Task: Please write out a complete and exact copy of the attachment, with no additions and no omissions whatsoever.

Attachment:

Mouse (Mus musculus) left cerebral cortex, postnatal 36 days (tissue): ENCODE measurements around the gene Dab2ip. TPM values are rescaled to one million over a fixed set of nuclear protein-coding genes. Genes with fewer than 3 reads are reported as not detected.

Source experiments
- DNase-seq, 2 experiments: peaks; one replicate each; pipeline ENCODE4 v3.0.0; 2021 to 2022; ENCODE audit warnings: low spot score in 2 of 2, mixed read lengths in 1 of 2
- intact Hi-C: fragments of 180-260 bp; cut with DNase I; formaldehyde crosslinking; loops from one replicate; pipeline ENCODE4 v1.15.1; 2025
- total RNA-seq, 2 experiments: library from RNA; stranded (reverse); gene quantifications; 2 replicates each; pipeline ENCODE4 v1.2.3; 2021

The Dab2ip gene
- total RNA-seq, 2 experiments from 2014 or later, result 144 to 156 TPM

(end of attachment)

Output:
Mouse (Mus musculus) left cerebral cortex, postnatal 36 days (tissue): ENCODE measurements around the gene Dab2ip. TPM values are rescaled to one million over a fixed set of nuclear protein-coding genes. Genes with fewer than 3 reads are reported as not detected.

Source experiments
- DNase-seq, 2 experiments: peaks; one replicate each; pipeline ENCODE4 v3.0.0; 2021 to 2022; ENCODE audit warnings: low spot score in 2 of 2, mixed read lengths in 1 of 2
- intact Hi-C: fragments of 180-260 bp; cut with DNase I; formaldehyde crosslinking; loops from one replicate; pipeline ENCODE4 v1.15.1; 2025
- total RNA-seq, 2 experiments: library from RNA; stranded (reverse); gene quantifications; 2 replicates each; pipeline ENCODE4 v1.2.3; 2021

The Dab2ip gene
- total RNA-seq, 2 experiments from 2014 or later, result 144 to 156 TPM